Counter-intelligence

Counterintelligence or counter-intelligence (CI) refers to efforts made by intelligence organizations to prevent hostile or enemy intelligence organizations from successfully gathering and collecting intelligence against them. National intelligence programs, and, by extension, the overall defenses of nations, are vulnerable to attack. It is the role of intelligence cycle security to protect the process embodied in the intelligence cycle, and that which it defends. A number of disciplines go into protecting the intelligence cycle. One of the challenges is there is a wide range of potential threats, so threat assessment, if complete, is a complex task.

Many governments organize counterintelligence agencies separate and distinct from their intelligence collection services for specialized purposes. In most countries the counterintelligence mission is spread over multiple organizations, though one usually predominates.
There is usually a domestic counterintelligence service, perhaps part of a larger law enforcement organization such as the Federal Bureau of Investigation in the United States.
The United Kingdom has the separate Security Service, also known as MI5, which does not have direct police powers but works closely with law enforcement called the Special Branch that can carry out arrests, do searches with a warrant, etc.
The Russian Federation's major domestic security organization is the FSB, which principally came from the Second Chief Directorate of the USSR KGB and Third Chief Directorate of the KGB USSR.
Canada separates the functions of general defensive counterintelligence (contre-ingérence), security intelligence (the intelligence preparation necessary to conduct offensive counterintelligence), law enforcement intelligence, and offensive counterintelligence.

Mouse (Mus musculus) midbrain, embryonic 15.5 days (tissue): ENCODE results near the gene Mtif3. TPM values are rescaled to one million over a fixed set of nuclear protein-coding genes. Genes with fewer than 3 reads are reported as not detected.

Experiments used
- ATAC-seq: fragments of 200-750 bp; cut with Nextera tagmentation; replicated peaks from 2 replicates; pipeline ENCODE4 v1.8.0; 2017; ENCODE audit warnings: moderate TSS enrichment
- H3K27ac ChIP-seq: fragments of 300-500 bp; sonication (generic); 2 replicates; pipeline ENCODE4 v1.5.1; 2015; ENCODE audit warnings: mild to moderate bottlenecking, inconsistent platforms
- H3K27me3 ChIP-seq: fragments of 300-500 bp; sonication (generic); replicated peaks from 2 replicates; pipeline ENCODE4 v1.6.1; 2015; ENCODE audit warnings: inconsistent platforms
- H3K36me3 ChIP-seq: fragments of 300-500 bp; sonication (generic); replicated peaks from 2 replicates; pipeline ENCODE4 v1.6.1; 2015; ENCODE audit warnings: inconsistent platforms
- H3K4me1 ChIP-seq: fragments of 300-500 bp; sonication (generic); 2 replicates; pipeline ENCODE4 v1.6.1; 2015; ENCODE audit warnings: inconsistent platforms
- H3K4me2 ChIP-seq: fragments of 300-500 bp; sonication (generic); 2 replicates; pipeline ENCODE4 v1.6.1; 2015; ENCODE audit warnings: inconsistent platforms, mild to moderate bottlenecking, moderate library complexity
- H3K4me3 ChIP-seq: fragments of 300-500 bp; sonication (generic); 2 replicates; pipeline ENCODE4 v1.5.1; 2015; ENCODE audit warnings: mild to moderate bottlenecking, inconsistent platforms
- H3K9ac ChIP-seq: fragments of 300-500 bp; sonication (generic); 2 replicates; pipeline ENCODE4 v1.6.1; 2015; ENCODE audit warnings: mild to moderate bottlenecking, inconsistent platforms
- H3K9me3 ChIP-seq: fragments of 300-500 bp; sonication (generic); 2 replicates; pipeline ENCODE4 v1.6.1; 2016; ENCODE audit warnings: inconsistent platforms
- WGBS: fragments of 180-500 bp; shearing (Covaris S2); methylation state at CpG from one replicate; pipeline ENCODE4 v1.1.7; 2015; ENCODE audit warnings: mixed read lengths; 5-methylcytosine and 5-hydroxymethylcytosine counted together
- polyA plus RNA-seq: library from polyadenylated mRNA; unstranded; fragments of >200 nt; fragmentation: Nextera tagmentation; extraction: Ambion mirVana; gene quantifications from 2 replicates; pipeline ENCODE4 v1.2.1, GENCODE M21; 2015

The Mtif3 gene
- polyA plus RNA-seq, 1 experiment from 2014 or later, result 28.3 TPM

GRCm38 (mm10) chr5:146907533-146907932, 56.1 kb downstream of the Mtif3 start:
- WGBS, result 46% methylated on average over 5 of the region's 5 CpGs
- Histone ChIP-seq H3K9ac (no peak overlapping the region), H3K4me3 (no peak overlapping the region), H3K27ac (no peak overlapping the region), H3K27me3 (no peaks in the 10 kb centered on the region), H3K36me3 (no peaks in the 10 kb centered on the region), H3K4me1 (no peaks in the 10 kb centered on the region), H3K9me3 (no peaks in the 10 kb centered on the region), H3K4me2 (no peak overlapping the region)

Military organizations have their own counterintelligence forces, capable of conducting protective operations both at home and when deployed abroad. Depending on the country, there can be various mixtures of civilian and military in foreign operations. For example, while offensive counterintelligence is a mission of the US CIA's National Clandestine Service, defensive counterintelligence is a mission of the U.S. Diplomatic Security Service (DSS), Department of State, who work on protective security for personnel and information processed abroad at US Embassies and Consulates.

The term counter-espionage is really specific to countering HUMINT, but, since virtually all offensive counterintelligence involves exploiting human sources, the term "offensive counterintelligence" is used here to avoid some ambiguous phrasing.

Read more about Counter-intelligence:  Counterintelligence, Counterterror and Government, Counterintelligence Missions, Defensive Counterintelligence Operations, Theory of Offensive Counterintelligence, Types of Offensive Counterespionage Operations, Running Offensive Counterespionage Operations, Further Reading

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